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Eric Clapton: Chapter 20.

Music Review: Eric Clapton – Behind The Sun

After the less than stellar commercial performance of his 1983 release, Money and Cigarettes, Eric Clapton was under some pressure to produce an album that would appeal to his vast fan base. His 1985 release, Behind The Sun, was a good if not great album. It was an album of the eighties featuring synthesizers and programmed drums. What was also present, however, was some of his best overall guitar playing in years.

He departed from his tight little supporting bands of his past few albums as over twenty musicians appear in the credits. Guitarists Lindsey Buckingham and Steve Lukather, bassist Donald “Duck” Dunn, drummer Jeff Porcaro, keyboardist Greg Phillinganes, and vocalist Marcy Levy are all on board in support of Clapton. The biggest addition was Phil Collins who not only provided keyboards, percussion, and background vocals but also was the co-producer. It was his influence that, for better or worse, brought Clapton into the MTV age.

Clapton was searching for a hit and found “Forever Man” by Texas songwriter Jerry Lynn Williams who would provide two other songs as well. Clapton’s guitar solo rank with the best of his career and the vocal is also strong. The music video would be memorable and “Forever Man’ would top Billboard Magazine’s Mainstream Rock Chart and prove that Clapton could still produce popular music. Veteran producer Ted Templeman would produce all of Williams’s contributions and they would provide a good counterpoint to the slick work of Collins.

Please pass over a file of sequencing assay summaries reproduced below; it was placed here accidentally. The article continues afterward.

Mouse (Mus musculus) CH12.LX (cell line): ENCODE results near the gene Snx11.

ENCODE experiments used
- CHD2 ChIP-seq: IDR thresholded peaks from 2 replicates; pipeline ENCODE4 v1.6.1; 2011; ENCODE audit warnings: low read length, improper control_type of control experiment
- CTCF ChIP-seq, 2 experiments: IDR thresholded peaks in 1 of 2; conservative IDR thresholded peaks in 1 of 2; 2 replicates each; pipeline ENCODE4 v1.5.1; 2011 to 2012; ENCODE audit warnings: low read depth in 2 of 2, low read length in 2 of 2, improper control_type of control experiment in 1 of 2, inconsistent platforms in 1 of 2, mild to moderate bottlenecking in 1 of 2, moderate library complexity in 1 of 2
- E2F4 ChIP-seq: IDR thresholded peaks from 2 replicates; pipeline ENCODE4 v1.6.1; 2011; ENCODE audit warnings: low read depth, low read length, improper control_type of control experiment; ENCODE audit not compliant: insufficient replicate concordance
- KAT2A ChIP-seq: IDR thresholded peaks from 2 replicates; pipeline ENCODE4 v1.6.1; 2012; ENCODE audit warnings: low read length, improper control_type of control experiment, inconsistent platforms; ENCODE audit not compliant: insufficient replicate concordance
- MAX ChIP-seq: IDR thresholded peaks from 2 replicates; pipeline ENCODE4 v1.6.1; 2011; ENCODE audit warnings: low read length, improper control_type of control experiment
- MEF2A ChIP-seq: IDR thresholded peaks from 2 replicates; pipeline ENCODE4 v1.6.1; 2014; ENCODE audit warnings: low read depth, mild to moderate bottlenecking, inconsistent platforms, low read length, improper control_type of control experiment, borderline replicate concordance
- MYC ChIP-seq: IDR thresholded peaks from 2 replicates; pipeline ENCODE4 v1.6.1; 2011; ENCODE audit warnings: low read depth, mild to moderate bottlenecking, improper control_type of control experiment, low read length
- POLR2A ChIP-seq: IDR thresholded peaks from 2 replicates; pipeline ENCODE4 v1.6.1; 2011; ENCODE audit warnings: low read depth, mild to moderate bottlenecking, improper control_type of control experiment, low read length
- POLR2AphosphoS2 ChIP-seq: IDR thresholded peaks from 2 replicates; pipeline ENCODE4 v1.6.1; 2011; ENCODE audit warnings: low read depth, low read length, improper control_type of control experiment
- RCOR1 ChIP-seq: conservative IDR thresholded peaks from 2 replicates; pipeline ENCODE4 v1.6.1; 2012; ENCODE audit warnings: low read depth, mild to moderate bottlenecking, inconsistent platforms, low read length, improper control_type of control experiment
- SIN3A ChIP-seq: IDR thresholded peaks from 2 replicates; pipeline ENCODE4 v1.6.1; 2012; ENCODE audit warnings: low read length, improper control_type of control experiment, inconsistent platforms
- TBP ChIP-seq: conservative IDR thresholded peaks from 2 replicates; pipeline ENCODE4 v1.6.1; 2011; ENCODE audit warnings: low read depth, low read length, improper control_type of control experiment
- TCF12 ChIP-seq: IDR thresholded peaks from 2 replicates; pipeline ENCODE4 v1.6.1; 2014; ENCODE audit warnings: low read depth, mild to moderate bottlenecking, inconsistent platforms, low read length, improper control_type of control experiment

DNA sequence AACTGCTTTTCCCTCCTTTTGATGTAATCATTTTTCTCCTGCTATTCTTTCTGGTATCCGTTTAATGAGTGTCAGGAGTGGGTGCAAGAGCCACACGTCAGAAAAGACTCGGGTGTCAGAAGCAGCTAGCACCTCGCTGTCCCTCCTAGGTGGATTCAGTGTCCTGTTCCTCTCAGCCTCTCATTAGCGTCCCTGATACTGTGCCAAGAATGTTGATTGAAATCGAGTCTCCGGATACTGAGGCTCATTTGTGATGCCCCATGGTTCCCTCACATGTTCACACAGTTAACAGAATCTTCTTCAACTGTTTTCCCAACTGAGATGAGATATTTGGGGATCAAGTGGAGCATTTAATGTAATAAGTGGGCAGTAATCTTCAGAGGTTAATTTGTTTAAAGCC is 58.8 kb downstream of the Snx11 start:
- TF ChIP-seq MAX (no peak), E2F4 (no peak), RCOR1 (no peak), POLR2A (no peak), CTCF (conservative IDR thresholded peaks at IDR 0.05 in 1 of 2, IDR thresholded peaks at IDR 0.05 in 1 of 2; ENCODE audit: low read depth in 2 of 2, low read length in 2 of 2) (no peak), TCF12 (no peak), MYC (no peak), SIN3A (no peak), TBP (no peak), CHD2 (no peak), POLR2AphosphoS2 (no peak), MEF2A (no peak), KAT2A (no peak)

“She’s Waiting,” which was the albums first track, is the perfect combination of Clapton and Collins. The drums and keyboards are from the eighties but Clapton’s guitar playing is classic.

The album has some highs and lows. “Same Old Blues” and “Never Make You Cry,” are just too long at eight and six minutes respectively but are saved by some more tasty guitar solos. The title track was written during his separation from his wife Patti and features just guitar, keyboard, and an emotional vocal.

Behind The Sun remains a transition album for Clapton. As such it is a hit and miss affair and is for fans who want to delve deeper into his catalogue than the usual norm. In the final analysis it ranks somewhere between okay and good.

About David Bowling

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